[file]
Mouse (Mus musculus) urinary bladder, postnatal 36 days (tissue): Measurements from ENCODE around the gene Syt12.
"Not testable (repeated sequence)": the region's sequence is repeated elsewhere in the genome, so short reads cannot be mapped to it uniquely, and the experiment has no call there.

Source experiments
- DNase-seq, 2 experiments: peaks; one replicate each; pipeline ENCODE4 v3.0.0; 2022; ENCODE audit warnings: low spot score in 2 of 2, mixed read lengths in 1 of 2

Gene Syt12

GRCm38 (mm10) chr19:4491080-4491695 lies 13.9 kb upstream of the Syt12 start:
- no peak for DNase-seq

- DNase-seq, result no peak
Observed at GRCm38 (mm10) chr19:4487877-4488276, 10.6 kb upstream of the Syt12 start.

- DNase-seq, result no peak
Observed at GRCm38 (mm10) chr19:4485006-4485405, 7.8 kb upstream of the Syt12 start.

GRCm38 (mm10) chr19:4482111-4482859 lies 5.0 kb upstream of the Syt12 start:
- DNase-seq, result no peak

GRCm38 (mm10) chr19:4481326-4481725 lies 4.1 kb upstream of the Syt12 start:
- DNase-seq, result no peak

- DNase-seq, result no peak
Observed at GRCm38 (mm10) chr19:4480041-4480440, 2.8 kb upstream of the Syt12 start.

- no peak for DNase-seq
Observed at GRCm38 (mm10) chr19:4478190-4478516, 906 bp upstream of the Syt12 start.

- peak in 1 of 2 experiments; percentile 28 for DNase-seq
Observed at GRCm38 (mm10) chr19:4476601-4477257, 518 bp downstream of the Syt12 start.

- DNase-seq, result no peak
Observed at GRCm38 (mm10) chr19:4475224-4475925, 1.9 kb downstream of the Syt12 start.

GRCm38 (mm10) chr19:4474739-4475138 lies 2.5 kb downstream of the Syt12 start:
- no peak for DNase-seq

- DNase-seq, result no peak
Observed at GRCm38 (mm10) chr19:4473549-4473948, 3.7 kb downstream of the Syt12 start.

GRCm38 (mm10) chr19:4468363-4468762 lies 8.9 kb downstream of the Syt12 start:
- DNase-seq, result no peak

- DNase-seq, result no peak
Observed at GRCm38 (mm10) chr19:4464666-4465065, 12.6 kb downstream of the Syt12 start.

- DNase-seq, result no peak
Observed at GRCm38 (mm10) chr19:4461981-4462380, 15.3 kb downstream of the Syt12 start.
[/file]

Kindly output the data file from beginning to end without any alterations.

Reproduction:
Mouse (Mus musculus) urinary bladder, postnatal 36 days (tissue): Measurements from ENCODE around the gene Syt12.
"Not testable (repeated sequence)": the region's sequence is repeated elsewhere in the genome, so short reads cannot be mapped to it uniquely, and the experiment has no call there.

Source experiments
- DNase-seq, 2 experiments: peaks; one replicate each; pipeline ENCODE4 v3.0.0; 2022; ENCODE audit warnings: low spot score in 2 of 2, mixed read lengths in 1 of 2

Gene Syt12

GRCm38 (mm10) chr19:4491080-4491695 lies 13.9 kb upstream of the Syt12 start:
- no peak for DNase-seq

- DNase-seq, result no peak
Observed at GRCm38 (mm10) chr19:4487877-4488276, 10.6 kb upstream of the Syt12 start.

- DNase-seq, result no peak
Observed at GRCm38 (mm10) chr19:4485006-4485405, 7.8 kb upstream of the Syt12 start.

GRCm38 (mm10) chr19:4482111-4482859 lies 5.0 kb upstream of the Syt12 start:
- DNase-seq, result no peak

GRCm38 (mm10) chr19:4481326-4481725 lies 4.1 kb upstream of the Syt12 start:
- DNase-seq, result no peak

- DNase-seq, result no peak
Observed at GRCm38 (mm10) chr19:4480041-4480440, 2.8 kb upstream of the Syt12 start.

- no peak for DNase-seq
Observed at GRCm38 (mm10) chr19:4478190-4478516, 906 bp upstream of the Syt12 start.

- peak in 1 of 2 experiments; percentile 28 for DNase-seq
Observed at GRCm38 (mm10) chr19:4476601-4477257, 518 bp downstream of the Syt12 start.

- DNase-seq, result no peak
Observed at GRCm38 (mm10) chr19:4475224-4475925, 1.9 kb downstream of the Syt12 start.

GRCm38 (mm10) chr19:4474739-4475138 lies 2.5 kb downstream of the Syt12 start:
- no peak for DNase-seq

- DNase-seq, result no peak
Observed at GRCm38 (mm10) chr19:4473549-4473948, 3.7 kb downstream of the Syt12 start.

GRCm38 (mm10) chr19:4468363-4468762 lies 8.9 kb downstream of the Syt12 start:
- DNase-seq, result no peak

- DNase-seq, result no peak
Observed at GRCm38 (mm10) chr19:4464666-4465065, 12.6 kb downstream of the Syt12 start.

- DNase-seq, result no peak
Observed at GRCm38 (mm10) chr19:4461981-4462380, 15.3 kb downstream of the Syt12 start.